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Caring for an Ill Parent While Raising Your Kid: 7 Tips to Maintain Your Sanity

My mother suffers from late stage cervical cancer and Chronic Kidney Disease (CKD). In more than one year, she went from an energetic, cheerful, and on-the-go person to someone who is worrisome, lethargic, and needing care 24/7.
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When my mom is on her better days, she can walk, eat, take a bath, dress up by herself.

During her ill days, she needs me to help her do those things for her. I step into the situation and fulfill the role of a parent to her.

My mother suffers from late stage cervical cancer and Chronic Kidney Disease (CKD). In more than one year, she went from an energetic, cheerful, and on-the-go person to someone who is worrisome, lethargic, and needing care 24/7.

The diagnosis came while I am parenting a 2-year-old girl who needs me most of the time also. On top of that, I have a full-time job to do good at, a freelance writing side job to attend to, and a household to run each day. Friends and acquaintances wonder and ask how I do it all. So if you're in the same boat and you're wondering how I stay sane amidst all chaos, here are seven crucial tips to live by.

1. Communicate.

While my child is still young to understand what's going on, my mother is not. It was very tempting to lie to her at first about the diagnosis (I wanted to shelter her from the heartbreaking truth), I realized that it's her body and her life. She deserves to know everything. We've kept an open line of communication since the day of her cancer diagnosis. I made sure that she always get a say in every decision to make, even if I don't agree with her choices some of the time.

2. Allow others to help.

People who think I do it all got it all wrong. I'm no supermom. While it took me some time to accept the fact that I wasn't self-sufficient anymore, I realized it's my mother's and my child's well-being that's at stake here. So I have to do everything that I can do including allowing people to help us (which is something I've struggled with for a long time).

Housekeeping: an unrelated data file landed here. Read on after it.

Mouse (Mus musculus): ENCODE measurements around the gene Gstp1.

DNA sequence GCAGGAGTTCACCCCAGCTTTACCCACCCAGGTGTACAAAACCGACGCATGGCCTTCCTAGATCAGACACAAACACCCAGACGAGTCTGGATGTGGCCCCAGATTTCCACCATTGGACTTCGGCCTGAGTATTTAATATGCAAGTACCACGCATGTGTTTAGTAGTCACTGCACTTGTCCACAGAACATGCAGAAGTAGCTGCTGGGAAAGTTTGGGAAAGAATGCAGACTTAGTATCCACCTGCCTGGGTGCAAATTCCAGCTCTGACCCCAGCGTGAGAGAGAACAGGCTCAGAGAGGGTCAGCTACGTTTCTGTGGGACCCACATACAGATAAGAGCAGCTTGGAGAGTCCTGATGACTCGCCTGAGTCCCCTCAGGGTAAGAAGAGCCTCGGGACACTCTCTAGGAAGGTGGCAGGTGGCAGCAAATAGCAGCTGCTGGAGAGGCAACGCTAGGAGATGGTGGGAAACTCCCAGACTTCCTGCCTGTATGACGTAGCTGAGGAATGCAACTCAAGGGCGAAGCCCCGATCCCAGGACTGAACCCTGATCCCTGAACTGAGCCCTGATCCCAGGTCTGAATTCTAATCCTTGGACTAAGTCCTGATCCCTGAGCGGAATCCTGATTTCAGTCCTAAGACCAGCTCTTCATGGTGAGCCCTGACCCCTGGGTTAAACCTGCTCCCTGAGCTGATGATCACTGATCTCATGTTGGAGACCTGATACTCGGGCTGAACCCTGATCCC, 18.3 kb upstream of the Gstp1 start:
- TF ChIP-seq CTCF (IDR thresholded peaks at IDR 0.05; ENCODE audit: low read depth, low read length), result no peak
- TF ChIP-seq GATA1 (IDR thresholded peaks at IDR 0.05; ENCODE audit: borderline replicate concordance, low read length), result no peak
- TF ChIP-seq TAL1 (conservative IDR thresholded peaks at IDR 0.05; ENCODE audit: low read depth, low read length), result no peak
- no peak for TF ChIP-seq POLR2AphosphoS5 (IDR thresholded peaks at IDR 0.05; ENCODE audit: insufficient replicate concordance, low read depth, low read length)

You may find this uncomfortable at first, especially if you're used to dealing with tough situations on your own. However, cancer is no easy battle and it gets tougher with each day that passes by. So it matters a lot to have the right help when you need it. The "help" you're going to accept need not be all about money, anyway. For example, I accept neighbors or friends' offer to pick up groceries for us when they'll do their own grocery shopping. Some relatives also offered to oversee my daughter during days I needed to bring my mother to the hospital.

3. Keep a schedule.

Another thing that helps me keep my sanity as I navigate probably one of the toughest roads of parenting is when I have a schedule planned way ahead of time. Before March kicked in, I've already planned for it in February. The plan includes all the days my mother needs to go to the hospital for her treatments, doctor appointments, blood transfusions, who will oversee my daughter while I'm in the hospital, and how much money do we need for the month. Knowing that I'm in control of some things calms me down. More importantly, having an idea of the approximate amount of expenses we'll have in advanced helps me figure out ways to make ends meet, if in case what I earn from my full-time job doesn't cut it (and it doesn't, most of the time).

4. Have a backup plan.

Sometimes, plan A won't work. So even before that happens, you've got to have a backup plan. Or backup plans, if possible. For me, that includes the names and contact information of friends who have expressed their sincere desire to help me deal with the challenges that come with taking care of my mom while raising my daughter.

When any part of my plan A didn't work, I make calls to see if any of my friends can help, say take my mother to the hospital, sit with her while I'm on my way, or take care of my kid.

5. Be your own medical advocate.

While doctors spent huge time studying about medicine and treating patients with the same or even worse case, they don't know everything. I, for one, have been cautioned about not going online to read more about my mother's case because of contradicting information which can cause confusion. However, I believe I'm capable enough to decide which resources I can trust. So do your own research by asking people around and scouring the Internet. You're old and smart enough to distinguish between the reliable information and the opposite.

6. Realize you can have more good times than the bad.

When you know how the story ends, it's hard to carry on. However, if you exert a conscious effort and focus on creating brighter memories, you'll find that you can laugh more than you cry. On her better days, I take my mother to parks so she can inhale some fresh air and connect with nature. On days she's ill, I make calls and see who among her friends can visit her so she won't feel alone. When I'm not working, I make sure I put the phone down and be in the moment with her and my daughter as much as possible. This way, my memories with her don't have to be all about what happened while we're in treatment rooms, waiting rooms, and emergency rooms.

7. Your faith will go a long way.

Having faith in God helps me fight this tempestuous storm each day. On days I'm afraid and overwhelmed, my faith enabled me to have the strength I need to keep moving forward. You'll make it through if you hold on to your faith and believe in the impossible despite how dark the circumstances are. Remember, there's always a silver lining in every cloud.